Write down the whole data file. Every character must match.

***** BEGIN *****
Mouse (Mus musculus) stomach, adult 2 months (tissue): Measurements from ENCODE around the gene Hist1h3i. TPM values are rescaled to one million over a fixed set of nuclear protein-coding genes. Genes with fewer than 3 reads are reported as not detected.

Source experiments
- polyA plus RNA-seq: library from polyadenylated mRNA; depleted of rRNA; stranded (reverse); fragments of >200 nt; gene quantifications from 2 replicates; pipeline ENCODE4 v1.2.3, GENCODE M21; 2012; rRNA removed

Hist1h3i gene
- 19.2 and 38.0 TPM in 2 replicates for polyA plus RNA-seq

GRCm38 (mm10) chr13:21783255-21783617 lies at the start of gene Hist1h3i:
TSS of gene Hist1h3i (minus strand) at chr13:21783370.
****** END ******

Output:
Mouse (Mus musculus) stomach, adult 2 months (tissue): Measurements from ENCODE around the gene Hist1h3i. TPM values are rescaled to one million over a fixed set of nuclear protein-coding genes. Genes with fewer than 3 reads are reported as not detected.

Source experiments
- polyA plus RNA-seq: library from polyadenylated mRNA; depleted of rRNA; stranded (reverse); fragments of >200 nt; gene quantifications from 2 replicates; pipeline ENCODE4 v1.2.3, GENCODE M21; 2012; rRNA removed

Hist1h3i gene
- 19.2 and 38.0 TPM in 2 replicates for polyA plus RNA-seq

GRCm38 (mm10) chr13:21783255-21783617 lies at the start of gene Hist1h3i:
TSS of gene Hist1h3i (minus strand) at chr13:21783370.